BY PETER RENN
It took me almost ten years of my life – from the moment that puberty hit until my last year in college – to finally tell my parents that I was gay. I spent a lot of those ten years wondering in paranoid fear what their reaction would be. Even after I finally made the decision to tell them, it took me months to finally get the words to come out of my mouth. When I would go home to visit, I’d summon up the courage to tell them, but nothing would come out when I opened my mouth. I would even practice whispering the words “I’m gay” under my breath when they were in the same room as me, just to make sure that I could physically produce the words when they were nearby. But, in the end, I just couldn’t do it face to face. Instead, I called them, and after minutes of silence mixed with stammering, finally told them that I was gay.
Why am I bothering to give you the details about such a personal aspect of my life in such a public way? Well, for starters, October 11th marks National Coming Out Day. It is a day to encourage gay, lesbian, bisexual, and transgender people to talk openly about their lives – just as heterosexual people do the other 364 days of the year without giving it a second thought. Perhaps it seems like this is a bad rerun of your college days. After all, didn’t all of us come out in college? Well, perhaps a good number of us did – but certainly not all. Not all of us come from very accepting parts of the country, and not all of us had the luxury of being in an environment where being openly gay was not guarantee for violence or harassment. It is the reason why we see 2Ls and 3Ls coming to their first Lambda meetings. And it is the reason why it’s important to share our personal stories in incredibly public ways (even if yours, like mine, probably reads like a poorly written personal statement to law school).
Coming out makes a difference, too – personally, psychologically, and politically. First, as a personal act, coming out often means coming to terms with who you are in an open and honest way. Coming out to yourself is perhaps the hardest part. For some, it is the admission of something that they have been taught is immoral and a sin. It is an act of courage to stand up against that dogma – because as indefensible and illogical as it might be, it was probably spoon-fed to you since day one.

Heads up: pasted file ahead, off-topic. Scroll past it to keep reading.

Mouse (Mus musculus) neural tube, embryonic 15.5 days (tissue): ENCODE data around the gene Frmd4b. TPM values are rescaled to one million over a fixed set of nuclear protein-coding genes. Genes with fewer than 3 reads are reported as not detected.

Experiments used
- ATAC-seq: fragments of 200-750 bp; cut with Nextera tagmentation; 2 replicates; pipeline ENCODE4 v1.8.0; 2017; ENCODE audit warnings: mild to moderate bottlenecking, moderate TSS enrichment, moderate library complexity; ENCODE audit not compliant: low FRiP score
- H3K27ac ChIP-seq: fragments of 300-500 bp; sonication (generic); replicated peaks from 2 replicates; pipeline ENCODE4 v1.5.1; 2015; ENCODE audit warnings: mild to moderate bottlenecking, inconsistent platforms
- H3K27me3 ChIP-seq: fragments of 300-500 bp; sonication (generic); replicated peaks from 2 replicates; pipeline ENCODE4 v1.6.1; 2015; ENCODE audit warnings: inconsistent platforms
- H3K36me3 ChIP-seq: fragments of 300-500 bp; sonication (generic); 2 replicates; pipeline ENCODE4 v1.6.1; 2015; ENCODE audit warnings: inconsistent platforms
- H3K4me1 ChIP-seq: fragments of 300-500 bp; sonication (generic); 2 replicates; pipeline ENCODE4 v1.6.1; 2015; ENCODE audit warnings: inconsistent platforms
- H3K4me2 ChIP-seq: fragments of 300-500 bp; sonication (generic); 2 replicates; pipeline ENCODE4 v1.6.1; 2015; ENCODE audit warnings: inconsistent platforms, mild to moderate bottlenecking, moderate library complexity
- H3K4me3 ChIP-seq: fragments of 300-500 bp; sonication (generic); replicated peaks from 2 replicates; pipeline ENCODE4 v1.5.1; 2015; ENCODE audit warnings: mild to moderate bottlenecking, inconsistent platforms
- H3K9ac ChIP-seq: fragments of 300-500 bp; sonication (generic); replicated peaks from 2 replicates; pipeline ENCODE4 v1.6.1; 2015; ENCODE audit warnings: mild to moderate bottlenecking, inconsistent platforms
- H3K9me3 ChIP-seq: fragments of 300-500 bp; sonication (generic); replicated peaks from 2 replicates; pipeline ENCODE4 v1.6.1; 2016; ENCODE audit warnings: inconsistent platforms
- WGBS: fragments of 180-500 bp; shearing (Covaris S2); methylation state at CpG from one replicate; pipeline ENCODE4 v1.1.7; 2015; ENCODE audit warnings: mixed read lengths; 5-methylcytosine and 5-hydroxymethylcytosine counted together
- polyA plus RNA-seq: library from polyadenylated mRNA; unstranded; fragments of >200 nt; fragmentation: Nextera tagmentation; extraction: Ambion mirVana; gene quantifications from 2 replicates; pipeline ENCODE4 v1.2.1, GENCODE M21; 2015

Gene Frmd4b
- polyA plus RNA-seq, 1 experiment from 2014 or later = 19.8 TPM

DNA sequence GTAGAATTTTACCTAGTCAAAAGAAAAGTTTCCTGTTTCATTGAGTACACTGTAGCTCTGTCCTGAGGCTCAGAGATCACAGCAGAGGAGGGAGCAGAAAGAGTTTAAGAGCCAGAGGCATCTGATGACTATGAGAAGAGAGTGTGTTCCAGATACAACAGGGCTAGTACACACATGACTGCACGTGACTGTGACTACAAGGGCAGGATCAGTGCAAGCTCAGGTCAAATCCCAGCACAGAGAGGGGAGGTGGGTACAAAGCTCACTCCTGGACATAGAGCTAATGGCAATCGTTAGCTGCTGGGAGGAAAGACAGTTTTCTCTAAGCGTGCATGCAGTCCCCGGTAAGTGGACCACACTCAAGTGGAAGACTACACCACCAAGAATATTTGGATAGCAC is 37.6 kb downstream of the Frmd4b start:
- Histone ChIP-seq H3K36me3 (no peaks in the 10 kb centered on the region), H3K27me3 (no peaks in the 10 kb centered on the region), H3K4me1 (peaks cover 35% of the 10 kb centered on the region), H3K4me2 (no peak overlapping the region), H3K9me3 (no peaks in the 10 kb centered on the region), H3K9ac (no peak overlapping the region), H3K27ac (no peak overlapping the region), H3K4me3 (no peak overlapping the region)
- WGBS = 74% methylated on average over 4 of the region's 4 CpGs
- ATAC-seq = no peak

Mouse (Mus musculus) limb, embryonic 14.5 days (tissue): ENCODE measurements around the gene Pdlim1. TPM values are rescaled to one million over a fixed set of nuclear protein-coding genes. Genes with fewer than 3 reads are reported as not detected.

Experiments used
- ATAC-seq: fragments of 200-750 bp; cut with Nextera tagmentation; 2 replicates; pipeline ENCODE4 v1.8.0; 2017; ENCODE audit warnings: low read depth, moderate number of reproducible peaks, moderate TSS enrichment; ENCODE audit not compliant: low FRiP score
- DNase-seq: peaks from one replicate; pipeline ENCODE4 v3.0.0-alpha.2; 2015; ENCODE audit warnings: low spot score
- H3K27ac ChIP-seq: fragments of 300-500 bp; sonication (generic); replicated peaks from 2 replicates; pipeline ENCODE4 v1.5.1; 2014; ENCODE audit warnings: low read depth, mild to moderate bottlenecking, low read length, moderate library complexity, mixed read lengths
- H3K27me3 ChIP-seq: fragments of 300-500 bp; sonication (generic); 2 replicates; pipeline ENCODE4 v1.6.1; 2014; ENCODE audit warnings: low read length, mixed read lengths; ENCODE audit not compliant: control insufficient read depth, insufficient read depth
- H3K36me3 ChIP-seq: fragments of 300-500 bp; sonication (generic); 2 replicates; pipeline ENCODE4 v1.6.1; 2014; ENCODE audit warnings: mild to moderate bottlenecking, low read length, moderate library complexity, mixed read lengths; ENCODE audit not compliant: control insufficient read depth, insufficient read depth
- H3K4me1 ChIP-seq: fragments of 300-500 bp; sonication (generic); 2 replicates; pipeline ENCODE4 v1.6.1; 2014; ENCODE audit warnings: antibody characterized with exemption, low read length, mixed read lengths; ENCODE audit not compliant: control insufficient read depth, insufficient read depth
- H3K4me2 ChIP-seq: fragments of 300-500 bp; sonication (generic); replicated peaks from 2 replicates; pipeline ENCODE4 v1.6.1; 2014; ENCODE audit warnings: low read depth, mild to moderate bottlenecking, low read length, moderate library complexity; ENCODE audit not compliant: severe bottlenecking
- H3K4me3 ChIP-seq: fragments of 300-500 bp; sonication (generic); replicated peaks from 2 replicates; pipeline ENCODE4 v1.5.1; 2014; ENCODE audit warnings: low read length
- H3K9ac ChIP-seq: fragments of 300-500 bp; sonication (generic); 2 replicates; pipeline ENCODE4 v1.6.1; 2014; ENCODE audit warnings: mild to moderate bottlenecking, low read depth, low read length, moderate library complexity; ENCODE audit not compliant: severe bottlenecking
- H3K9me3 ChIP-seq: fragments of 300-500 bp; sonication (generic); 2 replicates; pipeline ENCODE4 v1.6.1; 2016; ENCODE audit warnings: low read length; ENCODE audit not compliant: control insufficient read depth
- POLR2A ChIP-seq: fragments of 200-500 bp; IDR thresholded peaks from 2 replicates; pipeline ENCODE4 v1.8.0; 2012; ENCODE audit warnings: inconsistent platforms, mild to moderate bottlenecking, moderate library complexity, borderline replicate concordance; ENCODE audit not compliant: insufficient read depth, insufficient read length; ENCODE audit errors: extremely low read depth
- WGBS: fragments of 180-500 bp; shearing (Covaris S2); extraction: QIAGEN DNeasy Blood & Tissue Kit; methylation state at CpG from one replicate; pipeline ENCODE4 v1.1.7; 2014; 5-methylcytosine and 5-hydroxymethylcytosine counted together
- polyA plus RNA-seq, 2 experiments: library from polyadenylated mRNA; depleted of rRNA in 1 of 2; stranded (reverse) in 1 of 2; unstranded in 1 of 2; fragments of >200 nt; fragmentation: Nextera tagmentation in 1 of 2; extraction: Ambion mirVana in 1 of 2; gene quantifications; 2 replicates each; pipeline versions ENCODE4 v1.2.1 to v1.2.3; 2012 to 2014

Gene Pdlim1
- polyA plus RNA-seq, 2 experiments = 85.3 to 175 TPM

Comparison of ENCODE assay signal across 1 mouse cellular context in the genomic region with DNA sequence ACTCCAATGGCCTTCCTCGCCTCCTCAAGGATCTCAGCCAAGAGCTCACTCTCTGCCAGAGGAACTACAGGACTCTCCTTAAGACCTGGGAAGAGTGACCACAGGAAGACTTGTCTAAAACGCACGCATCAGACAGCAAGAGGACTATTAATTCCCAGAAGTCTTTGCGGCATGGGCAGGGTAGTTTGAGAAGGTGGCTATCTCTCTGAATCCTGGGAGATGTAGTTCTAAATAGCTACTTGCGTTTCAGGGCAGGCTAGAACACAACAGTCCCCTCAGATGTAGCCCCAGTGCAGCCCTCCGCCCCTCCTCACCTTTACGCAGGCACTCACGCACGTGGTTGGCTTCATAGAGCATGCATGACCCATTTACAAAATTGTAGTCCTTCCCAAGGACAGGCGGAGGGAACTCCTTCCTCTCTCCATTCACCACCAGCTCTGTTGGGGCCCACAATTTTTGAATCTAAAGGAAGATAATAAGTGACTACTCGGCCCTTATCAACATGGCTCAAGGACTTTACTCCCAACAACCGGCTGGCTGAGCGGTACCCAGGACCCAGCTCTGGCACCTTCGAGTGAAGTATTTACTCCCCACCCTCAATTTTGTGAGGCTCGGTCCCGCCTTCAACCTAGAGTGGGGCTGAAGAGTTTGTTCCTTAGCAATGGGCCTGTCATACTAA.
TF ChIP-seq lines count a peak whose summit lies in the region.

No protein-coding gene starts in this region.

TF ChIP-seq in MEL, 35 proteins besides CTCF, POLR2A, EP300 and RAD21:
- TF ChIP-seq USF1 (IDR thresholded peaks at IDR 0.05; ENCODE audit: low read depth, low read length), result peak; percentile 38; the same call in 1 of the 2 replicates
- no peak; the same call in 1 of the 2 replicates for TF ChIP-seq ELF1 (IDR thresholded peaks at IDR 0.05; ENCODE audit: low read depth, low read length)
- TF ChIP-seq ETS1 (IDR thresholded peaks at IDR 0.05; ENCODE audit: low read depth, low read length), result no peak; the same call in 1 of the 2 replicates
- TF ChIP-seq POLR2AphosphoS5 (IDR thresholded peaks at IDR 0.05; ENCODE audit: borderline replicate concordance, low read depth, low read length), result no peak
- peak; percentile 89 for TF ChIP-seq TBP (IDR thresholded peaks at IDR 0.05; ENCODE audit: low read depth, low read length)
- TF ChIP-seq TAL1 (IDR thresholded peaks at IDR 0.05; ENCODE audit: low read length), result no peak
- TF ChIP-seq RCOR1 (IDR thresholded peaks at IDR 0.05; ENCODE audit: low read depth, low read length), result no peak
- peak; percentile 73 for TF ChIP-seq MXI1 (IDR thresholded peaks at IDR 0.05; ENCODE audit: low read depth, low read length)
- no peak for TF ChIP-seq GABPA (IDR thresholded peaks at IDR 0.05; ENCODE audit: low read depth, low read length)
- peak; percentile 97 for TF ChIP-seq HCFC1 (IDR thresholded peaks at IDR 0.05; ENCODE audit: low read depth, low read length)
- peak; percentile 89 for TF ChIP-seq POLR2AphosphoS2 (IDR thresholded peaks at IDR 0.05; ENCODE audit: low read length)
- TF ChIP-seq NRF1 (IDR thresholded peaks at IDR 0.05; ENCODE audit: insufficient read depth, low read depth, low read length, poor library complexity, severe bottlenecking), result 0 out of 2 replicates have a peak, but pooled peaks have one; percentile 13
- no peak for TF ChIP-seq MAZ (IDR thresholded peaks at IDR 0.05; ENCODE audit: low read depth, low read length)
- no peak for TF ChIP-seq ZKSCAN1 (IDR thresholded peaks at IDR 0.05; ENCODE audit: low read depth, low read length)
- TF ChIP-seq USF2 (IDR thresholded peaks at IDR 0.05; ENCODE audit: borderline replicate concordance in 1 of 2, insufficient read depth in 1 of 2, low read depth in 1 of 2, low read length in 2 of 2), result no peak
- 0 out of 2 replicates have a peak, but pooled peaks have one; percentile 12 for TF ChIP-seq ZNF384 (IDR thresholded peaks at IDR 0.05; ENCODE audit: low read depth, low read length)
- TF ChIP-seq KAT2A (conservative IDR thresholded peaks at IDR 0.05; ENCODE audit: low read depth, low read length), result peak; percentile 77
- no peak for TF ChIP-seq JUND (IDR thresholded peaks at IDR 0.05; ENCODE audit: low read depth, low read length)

Second, coming out is good for your mental health. It is colossally burdensome to constantly be on guard about keeping such a large secret. I used to always dread holidays because of the questions that relatives would ask about who I was dating. But of course this pales in comparison to the pressure that others may face – pressure so strong that it annually compels thousands of gay and lesbian youth to commit suicide. If you’re a social conservative, think about that fact long and hard next time you absent-mindedly tow the party line, dismiss homosexuality as a “lifestyle choice,” or think that your words don’t have an effect. They do. The conservative response is often to quibble about the details (“they are only slightly more likely to commit suicide” or “they only think about killing themselves more often”). If that’s the best argument you have – that you only push people to the brink of suicide but not quite over the edge – then perhaps it’s time to reexamine your own moral compass. Even short of suicide, the needless anguish and suffering that an antigay climate fosters is a serious injustice.
Finally, coming out makes a difference politically. People who know a gay person are more likely to support gay issues. Antigay forces know this; that’s why they would like nothing better than to force us back into the closet. And, if you’re a straight person, there are things you can do to help. Come to a Lambda meeting, for example. We’ll also be distributing equality stickers on Tuesday, and it is our sincere hope that everyone on campus will wear them to signify support for their GLBT peers. Coming out is obviously a process, rather than a singular event, but for at least one day out of the year, let’s make this place truly accepting.
Note: HLS will be celebrating National Coming Out Day on Tuesday, because Monday is a 1L holiday.
Peter Renn, 2L, is a guest columnist and co-President of Lambda